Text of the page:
- Myalgic Encephalomyelitis (ME) is a severely debilitating disease affecting millions of people around the world. Prevalence: 0.4 – 1%. ME affects an estimated 10,000 -19,000* people in Ireland; 250,000 people in the UK.
- ME is a physical illness that is defined by the World Health Organisation (G93.3) as neurological. (The HRB's NASS use the WHO code G93.3)
- There is no formal collation of numbers diagnosed with ME so we don't have official figures.
- Despite the high numbers suffering from ME in Ireland there are no HSE ME Clinical Guidelines which means that healthcare for those with ME can be non existant or inappropriate.
- A lack of understanding and awareness about ME means patients can experience disbelief, discrimination, and gaslighting from friends and family, and from health and community services.
- There is much discussion about the underlying cause of ME, about treatments and what does/doesn’t work. There is currently no single diagnostic tool nor drug treatment directed specifically at ME, treatment of some of a person's individual symptoms is usually how ME is managed as well as pacing and resting. Because of the complexity of ME, its fluctuating nature and the wide range of symptoms, different things work for different people. For those with severe ME complete rest and stillness is necessary, pacing is not a management option and currently available treatments of little benefit. Multiple sensitivities in severe ME may cause harm and it may not be always possible to prevent certain sensitivities causing harm.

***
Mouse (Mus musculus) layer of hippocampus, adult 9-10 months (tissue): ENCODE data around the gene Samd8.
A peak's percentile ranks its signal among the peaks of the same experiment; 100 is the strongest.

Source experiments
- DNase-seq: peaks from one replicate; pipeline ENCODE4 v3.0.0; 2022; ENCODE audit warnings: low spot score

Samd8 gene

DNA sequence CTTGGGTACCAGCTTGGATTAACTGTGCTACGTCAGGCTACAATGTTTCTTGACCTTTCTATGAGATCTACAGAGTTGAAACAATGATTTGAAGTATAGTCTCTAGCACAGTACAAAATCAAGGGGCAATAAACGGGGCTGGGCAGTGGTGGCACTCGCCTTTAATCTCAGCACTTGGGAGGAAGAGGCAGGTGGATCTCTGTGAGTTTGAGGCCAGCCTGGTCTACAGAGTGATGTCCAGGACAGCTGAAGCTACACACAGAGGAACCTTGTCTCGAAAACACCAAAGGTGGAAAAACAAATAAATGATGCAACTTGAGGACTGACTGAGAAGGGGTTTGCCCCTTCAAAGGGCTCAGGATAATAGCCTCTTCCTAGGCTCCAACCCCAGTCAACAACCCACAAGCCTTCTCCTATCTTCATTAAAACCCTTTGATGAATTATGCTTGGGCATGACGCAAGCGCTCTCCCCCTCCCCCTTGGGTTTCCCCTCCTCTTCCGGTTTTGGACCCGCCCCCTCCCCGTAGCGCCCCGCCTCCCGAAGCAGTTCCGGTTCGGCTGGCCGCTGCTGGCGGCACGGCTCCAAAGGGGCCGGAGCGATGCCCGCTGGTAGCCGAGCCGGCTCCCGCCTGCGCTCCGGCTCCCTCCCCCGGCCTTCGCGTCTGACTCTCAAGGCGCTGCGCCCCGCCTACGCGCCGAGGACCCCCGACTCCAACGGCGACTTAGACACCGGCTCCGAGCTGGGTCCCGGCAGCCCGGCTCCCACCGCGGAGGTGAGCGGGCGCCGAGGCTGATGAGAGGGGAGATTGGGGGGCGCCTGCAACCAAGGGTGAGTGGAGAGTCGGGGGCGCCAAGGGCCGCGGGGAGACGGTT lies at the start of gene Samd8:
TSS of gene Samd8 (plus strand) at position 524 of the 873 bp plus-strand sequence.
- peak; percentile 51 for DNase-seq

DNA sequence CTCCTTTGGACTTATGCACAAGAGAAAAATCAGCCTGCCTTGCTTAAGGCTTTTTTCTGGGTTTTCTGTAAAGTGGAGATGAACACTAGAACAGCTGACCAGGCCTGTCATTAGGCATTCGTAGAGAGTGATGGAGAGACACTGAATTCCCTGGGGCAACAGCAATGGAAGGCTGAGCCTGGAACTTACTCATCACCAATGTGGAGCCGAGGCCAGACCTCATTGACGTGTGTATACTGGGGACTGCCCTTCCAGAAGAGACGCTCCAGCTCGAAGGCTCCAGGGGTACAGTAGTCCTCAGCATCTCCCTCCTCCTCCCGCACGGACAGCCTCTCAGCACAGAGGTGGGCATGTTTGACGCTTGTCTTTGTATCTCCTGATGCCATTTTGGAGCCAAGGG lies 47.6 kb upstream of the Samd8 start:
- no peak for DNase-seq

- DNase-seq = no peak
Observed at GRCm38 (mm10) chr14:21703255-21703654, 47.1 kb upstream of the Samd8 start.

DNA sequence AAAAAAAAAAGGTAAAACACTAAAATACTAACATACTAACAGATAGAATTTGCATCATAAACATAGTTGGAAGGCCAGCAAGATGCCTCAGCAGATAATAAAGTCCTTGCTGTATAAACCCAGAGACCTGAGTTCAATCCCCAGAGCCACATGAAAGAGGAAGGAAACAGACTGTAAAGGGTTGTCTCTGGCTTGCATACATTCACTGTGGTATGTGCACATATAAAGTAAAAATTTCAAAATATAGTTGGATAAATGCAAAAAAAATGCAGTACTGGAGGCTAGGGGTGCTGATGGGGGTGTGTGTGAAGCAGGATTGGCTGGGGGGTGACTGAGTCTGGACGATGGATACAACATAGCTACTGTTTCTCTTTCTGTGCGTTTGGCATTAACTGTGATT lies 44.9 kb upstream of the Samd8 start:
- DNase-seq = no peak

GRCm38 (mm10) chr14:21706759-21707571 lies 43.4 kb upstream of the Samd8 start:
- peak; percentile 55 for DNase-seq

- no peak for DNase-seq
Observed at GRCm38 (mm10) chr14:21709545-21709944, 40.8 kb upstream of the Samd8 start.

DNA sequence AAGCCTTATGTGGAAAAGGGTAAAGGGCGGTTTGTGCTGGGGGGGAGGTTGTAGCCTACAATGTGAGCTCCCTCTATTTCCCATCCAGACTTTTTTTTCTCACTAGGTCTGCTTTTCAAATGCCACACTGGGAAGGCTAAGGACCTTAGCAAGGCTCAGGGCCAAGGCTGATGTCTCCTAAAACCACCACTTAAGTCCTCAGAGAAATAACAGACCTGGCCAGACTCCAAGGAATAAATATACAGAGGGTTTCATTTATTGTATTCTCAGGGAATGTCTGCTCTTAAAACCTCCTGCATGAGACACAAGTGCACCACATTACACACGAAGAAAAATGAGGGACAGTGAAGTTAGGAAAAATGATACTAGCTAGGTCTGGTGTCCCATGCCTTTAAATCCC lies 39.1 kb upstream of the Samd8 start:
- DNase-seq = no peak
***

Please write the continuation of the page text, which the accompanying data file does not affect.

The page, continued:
- Prognosis: Currently there is no known cure. Early intervention and appropriate treatment strategies may lessen severity of symptoms. Restoration to full pre-morbid health and function is rare. Prognosis for an individual cannot be predicted with certainty. Paediatric: Children can be very severely afflicted. Children with less severe symptoms are more likely to go into remission than adults.